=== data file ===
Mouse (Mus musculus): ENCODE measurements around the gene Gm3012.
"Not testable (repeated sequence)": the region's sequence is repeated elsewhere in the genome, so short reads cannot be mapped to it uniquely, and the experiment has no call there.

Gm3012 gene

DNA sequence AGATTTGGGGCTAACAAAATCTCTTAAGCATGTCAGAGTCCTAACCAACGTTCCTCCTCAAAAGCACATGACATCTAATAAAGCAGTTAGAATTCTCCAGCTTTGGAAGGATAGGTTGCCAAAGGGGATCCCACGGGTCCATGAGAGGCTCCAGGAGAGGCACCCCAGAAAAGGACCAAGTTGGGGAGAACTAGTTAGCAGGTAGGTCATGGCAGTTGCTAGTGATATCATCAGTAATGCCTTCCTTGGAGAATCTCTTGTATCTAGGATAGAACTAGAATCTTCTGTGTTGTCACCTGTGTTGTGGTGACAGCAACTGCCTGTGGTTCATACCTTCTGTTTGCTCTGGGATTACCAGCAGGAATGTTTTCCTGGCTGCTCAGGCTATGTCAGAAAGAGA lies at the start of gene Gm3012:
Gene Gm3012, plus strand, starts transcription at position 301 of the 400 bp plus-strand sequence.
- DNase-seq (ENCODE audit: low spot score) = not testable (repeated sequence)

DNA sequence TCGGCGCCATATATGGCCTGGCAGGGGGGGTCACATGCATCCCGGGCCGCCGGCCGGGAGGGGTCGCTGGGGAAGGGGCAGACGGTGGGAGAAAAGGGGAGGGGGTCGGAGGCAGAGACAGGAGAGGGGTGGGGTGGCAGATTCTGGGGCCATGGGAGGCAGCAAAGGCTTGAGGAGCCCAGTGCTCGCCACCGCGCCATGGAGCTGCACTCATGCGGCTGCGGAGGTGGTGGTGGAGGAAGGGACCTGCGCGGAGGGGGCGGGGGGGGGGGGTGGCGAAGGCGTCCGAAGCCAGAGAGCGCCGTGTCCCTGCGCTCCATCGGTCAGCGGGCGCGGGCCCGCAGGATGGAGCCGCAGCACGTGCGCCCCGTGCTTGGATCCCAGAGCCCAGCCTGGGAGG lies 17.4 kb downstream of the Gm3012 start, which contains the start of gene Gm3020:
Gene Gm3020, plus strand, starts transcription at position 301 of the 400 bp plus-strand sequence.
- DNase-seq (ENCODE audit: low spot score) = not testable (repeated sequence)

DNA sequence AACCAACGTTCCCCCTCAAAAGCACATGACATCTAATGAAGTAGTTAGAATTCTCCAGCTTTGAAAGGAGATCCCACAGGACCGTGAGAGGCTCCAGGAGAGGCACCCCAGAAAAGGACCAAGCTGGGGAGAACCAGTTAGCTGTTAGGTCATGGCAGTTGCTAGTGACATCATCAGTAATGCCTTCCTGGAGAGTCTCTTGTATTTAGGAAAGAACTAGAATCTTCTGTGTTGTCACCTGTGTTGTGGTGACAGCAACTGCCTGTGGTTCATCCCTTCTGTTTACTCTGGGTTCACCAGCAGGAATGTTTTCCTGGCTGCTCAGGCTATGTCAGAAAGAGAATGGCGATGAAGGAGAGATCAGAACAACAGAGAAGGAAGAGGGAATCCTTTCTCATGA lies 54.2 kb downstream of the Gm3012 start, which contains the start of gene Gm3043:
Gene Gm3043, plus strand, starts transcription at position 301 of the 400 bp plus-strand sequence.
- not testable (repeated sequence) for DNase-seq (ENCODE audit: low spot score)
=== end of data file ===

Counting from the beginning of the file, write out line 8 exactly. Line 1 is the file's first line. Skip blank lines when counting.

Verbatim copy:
Gene Gm3020, plus strand, starts transcription at position 301 of the 400 bp plus-strand sequence.